MNK1/2 inhibition limits oncogenicity and metastasis of KIT-mutant melanoma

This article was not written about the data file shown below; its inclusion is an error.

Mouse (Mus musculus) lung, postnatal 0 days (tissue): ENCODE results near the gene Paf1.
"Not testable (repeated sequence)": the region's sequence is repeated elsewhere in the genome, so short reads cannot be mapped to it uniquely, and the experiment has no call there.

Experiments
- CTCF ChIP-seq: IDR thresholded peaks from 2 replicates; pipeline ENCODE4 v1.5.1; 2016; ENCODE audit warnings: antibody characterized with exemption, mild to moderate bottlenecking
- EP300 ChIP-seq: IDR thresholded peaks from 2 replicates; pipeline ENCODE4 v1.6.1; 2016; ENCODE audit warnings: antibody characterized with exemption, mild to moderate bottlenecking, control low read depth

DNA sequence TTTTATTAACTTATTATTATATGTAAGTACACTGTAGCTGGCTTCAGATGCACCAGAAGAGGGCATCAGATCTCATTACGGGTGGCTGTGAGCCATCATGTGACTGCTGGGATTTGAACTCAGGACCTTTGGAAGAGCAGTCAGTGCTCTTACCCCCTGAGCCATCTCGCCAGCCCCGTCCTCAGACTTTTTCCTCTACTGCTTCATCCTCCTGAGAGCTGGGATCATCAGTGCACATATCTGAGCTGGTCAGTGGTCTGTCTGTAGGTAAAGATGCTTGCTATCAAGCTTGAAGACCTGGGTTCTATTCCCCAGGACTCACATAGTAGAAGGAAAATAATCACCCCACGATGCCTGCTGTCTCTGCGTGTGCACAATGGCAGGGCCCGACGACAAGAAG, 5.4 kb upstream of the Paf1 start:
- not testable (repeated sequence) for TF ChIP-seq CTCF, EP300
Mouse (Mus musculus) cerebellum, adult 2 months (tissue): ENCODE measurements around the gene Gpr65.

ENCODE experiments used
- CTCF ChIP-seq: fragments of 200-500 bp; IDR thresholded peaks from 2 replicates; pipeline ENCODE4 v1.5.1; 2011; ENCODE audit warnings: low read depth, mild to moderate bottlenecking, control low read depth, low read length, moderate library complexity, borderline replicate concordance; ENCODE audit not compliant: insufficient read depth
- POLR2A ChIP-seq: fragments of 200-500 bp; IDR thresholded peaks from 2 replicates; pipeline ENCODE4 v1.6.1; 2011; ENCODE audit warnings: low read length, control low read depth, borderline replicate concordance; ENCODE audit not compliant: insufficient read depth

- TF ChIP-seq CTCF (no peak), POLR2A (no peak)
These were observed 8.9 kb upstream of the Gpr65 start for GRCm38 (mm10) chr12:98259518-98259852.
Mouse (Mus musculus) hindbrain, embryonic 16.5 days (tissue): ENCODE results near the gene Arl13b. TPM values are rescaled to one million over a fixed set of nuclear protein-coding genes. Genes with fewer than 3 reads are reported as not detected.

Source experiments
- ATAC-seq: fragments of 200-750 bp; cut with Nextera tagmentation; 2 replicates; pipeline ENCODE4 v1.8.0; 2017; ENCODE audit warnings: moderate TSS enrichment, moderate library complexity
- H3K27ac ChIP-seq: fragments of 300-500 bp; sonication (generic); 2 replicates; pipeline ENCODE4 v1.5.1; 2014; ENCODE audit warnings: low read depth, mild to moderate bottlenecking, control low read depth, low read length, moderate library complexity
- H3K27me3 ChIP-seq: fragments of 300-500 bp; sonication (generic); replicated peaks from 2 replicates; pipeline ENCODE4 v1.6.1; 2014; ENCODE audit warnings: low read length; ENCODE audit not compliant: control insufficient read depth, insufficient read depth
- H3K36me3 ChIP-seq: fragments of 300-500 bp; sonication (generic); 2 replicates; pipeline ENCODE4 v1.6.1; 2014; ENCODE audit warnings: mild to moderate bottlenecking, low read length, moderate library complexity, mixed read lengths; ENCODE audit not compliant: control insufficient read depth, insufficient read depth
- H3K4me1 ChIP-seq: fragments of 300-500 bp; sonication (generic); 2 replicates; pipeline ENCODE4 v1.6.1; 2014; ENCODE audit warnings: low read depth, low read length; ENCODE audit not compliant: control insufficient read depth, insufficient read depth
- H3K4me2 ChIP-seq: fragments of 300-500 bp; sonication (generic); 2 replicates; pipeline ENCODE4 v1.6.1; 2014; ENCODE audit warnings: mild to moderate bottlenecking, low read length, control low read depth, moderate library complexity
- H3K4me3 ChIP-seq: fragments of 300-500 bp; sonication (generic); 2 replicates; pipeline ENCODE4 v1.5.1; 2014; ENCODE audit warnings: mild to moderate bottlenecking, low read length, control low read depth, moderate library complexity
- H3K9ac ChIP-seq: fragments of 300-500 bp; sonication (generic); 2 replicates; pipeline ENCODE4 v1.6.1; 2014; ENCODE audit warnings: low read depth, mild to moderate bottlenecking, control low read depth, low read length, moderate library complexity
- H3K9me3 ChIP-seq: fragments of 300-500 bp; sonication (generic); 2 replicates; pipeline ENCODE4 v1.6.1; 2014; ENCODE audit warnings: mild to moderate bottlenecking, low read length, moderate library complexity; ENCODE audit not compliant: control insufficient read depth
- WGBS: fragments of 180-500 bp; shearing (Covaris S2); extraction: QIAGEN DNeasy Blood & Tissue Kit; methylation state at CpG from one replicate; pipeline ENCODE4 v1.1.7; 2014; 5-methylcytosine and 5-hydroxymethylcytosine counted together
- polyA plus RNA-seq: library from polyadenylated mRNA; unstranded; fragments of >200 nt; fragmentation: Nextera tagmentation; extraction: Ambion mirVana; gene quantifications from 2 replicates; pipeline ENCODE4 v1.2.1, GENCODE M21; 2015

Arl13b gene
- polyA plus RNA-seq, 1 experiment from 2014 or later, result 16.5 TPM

Melanoma can be stratified into unique subtypes based on distinct pathologies. The acral/mucosal melanoma subtype is characterized by aberrant and constitutive activation of the proto-oncogene receptor tyrosine kinase C-KIT, which drives tumorigenesis. Treatment of these melanoma patients with C-KIT inhibitors has proven challenging, prompting us to investigate the downstream effectors of the C-KIT receptor. We determined that C-KIT stimulates MAP kinase–interacting serine/threonine kinases 1 and 2 (MNK1/2), which phosphorylate eukaryotic translation initiation factor 4E (eIF4E) and render it oncogenic. Depletion of MNK1/2 in melanoma cells with oncogenic C-KIT inhibited cell migration and mRNA translation of the transcriptional repressor SNAI1 and the cell cycle gene CCNE1. This suggested that blocking MNK1/2 activity may inhibit tumor progression, at least in part, by blocking translation initiation of mRNAs encoding cell migration proteins. Moreover, we developed an MNK1/2 inhibitor (SEL201), and found that SEL201-treated KIT-mutant melanoma cells had lower oncogenicity and reduced metastatic ability. Clinically, tumors from melanoma patients harboring KIT mutations displayed a marked increase in MNK1 and phospho-eIF4E. Thus, our studies indicate that blocking MNK1/2 exerts potent antimelanoma effects and support blocking MNK1/2 as a potential strategy to treat patients positive for KIT mutations.